An armed police officer stands guard as the Household Cavalry leave the Horse Guards Parade in central London on September 16, 2017.
British police made their first arrest on Saturday over the bombing of a London underground train, detaining a man at the country’s main ferry port and describing the development as significant.
30 people were treated in hospital after the bomb detonated in a packed train carriage on Friday morning, in what was Britain’s fifth terror attack in six months. The blast inflicted flash burns on passengers while others fled in panic.
Police in the southern port area of Dover said an 18-year-old man had been detained and he is due to be transferred to custody in London.
“This arrest will lead to more activity from our officers,” they said in a statement, outlining that the teenager was being held under anti-terror legislation.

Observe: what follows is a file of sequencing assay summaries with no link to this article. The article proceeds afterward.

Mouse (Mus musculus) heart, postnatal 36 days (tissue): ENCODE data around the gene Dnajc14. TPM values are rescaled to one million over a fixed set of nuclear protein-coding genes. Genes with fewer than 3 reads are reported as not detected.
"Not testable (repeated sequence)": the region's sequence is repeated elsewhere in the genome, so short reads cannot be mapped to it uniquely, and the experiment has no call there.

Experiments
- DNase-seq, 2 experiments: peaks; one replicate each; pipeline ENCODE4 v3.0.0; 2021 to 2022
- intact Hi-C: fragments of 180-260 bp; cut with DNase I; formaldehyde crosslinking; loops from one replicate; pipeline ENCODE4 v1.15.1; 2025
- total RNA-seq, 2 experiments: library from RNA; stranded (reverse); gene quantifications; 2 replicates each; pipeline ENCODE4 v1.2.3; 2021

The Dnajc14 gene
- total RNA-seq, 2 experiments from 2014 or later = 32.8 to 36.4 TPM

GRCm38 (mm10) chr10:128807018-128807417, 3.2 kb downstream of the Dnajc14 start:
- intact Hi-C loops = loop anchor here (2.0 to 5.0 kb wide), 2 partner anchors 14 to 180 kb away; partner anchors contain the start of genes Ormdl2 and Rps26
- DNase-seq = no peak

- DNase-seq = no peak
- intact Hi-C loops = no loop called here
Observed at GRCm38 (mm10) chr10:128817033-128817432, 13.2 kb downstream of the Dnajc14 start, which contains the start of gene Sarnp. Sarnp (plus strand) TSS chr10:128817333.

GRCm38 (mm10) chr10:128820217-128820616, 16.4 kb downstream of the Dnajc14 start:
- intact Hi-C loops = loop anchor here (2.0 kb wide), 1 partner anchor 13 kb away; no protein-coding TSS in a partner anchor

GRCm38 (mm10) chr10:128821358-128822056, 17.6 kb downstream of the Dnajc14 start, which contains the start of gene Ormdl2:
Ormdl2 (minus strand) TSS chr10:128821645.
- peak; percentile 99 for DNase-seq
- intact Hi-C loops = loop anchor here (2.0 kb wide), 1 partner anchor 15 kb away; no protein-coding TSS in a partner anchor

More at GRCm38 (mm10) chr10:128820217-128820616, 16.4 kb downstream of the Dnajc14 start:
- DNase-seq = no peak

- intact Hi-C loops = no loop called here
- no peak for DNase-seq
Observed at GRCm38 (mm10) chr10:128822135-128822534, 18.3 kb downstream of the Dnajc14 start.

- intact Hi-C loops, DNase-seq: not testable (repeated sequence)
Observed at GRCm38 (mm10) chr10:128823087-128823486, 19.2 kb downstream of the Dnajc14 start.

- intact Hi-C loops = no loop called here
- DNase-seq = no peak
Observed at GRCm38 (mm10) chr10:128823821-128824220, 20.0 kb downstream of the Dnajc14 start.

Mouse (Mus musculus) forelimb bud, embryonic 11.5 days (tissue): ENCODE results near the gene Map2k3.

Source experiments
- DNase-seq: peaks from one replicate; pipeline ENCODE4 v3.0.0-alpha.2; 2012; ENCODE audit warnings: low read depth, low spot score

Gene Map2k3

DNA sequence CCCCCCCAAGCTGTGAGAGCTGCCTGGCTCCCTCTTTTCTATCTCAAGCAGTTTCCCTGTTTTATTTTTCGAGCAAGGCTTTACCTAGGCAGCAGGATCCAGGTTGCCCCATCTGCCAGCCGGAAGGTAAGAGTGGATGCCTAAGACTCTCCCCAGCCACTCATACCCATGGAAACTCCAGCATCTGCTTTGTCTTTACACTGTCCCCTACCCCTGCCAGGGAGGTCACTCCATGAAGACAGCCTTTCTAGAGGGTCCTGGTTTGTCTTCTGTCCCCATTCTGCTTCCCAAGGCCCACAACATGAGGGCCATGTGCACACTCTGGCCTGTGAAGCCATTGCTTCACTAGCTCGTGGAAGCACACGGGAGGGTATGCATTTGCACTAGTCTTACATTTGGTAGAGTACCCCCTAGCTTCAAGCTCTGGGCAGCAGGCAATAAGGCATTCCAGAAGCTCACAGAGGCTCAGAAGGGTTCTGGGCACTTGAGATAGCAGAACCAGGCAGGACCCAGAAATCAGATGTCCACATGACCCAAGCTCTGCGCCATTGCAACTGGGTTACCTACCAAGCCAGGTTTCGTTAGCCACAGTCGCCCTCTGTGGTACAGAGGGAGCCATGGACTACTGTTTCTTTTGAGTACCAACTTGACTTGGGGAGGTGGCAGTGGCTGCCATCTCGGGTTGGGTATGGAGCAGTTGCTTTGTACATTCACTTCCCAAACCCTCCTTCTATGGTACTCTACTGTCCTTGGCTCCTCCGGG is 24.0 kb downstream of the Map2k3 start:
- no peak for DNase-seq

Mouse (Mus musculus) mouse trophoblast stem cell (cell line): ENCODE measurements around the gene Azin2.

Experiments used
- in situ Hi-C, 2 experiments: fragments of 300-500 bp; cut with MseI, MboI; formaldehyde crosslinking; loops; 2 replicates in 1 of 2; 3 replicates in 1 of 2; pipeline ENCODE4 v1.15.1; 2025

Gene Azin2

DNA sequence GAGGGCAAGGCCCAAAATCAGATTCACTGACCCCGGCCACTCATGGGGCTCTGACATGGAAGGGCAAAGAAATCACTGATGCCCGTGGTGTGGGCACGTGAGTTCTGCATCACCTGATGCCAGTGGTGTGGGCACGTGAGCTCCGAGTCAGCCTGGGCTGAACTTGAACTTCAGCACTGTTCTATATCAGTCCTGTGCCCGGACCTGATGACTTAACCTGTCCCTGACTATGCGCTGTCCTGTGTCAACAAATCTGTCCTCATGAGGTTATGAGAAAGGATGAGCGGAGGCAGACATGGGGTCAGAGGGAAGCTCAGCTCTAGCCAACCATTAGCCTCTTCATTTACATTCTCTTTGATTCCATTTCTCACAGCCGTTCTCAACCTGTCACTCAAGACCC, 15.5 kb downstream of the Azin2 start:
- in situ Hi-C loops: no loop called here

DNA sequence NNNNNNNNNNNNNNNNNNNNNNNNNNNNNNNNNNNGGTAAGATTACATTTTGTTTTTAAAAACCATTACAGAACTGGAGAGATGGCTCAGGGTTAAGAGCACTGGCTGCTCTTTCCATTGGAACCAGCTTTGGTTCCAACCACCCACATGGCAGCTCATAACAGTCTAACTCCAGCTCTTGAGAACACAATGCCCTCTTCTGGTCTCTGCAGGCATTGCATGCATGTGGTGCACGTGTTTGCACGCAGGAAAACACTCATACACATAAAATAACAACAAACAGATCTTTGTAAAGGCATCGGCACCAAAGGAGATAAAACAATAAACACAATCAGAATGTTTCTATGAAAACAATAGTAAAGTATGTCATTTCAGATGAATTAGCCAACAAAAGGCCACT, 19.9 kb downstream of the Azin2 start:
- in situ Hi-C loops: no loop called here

Friday’s incident which was claimed by the Islamic State group has led to the national threat level being raised to critical — meaning another attack could be imminent.
Prime Minister Theresa May announced late Friday that troops numbering 1,000 were deployed and would take on responsibility for guarding key sites, including nuclear facilities, to free up police.
In a statement, anti-terrorism Chief Mark Rowley said officers were “chasing down suspects”.
“Somebody has planted this improvised explosive device on the Tube. We have to be open-minded at this stage about him and potential associates,” he said.